Prof. Roger Pielke Jr.: ‘Record 3,151 days and counting with no Florida hurricane and no major U.S. hurricane’ – Longest stretch in over 100 years
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'In fact, from 1900 through 2013, the United States experienced a decrease in hurricane landfalls of more than 20%, and the strength of each year's landfalling storms has also decreased by more than 20%...the choice of time period makes a difference. For instance, starting the analysis in 1970, at the lowest point of 20th century hurricane activity, leads to an increasing trend.
But make no mistake: We can say with some certainty that there is little evidence to suggest that U.S. hurricanes have become more common or stronger. The recent report of the United Nations Intergovernmental Panel on Climate Change agrees: "No robust trends in annual numbers of tropical storms, hurricanes and major hurricanes counts have been identified over the past 100 years in the North Atlantic basin."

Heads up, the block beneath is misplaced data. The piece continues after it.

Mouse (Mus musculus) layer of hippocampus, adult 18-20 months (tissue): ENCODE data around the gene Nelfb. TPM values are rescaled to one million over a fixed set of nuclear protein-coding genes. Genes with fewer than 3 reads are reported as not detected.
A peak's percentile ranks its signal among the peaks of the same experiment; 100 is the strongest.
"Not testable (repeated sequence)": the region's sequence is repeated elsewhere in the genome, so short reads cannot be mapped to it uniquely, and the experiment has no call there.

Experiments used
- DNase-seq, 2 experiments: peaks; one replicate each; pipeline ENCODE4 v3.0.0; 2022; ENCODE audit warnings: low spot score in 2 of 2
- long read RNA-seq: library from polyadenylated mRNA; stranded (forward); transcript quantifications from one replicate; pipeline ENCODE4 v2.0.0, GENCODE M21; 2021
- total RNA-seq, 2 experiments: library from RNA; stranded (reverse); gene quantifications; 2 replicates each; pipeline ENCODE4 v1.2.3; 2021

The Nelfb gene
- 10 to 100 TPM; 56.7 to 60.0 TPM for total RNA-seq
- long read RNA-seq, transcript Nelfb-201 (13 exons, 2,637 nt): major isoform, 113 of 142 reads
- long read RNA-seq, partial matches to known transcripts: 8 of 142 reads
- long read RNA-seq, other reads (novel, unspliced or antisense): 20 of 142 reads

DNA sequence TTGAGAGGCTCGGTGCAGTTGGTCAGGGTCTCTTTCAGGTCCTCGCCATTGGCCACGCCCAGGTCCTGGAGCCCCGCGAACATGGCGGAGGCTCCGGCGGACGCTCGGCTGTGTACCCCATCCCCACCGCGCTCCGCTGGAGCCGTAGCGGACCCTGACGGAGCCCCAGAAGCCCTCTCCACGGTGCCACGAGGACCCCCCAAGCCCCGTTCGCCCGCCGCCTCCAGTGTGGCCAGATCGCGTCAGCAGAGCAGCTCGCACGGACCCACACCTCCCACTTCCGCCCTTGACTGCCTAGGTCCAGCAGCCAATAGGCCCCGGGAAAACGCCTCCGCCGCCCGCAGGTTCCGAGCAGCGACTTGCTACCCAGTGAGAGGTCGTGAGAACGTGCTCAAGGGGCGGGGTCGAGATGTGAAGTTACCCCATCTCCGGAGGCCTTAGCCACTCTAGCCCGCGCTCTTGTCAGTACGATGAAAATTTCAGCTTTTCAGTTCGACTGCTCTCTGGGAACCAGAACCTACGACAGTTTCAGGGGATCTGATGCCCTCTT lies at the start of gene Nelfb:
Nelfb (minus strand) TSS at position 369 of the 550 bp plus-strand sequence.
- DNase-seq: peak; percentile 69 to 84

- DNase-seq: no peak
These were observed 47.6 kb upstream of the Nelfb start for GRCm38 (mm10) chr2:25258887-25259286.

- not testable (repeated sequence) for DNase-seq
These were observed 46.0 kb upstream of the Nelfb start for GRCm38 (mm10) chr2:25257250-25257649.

Arguably, we are living in a lull of hurricanes, at least in the context of the past 100 years or so.'
It would be a big mistake to conflate hurricane damage with storm frequency or intensity. Consider that the Great Miami Hurricane of 1926 resulted in $76 million in damage when it devastated what is today downtown Miami. Without a doubt, a repeat of that storm would result in much more damage, but how much?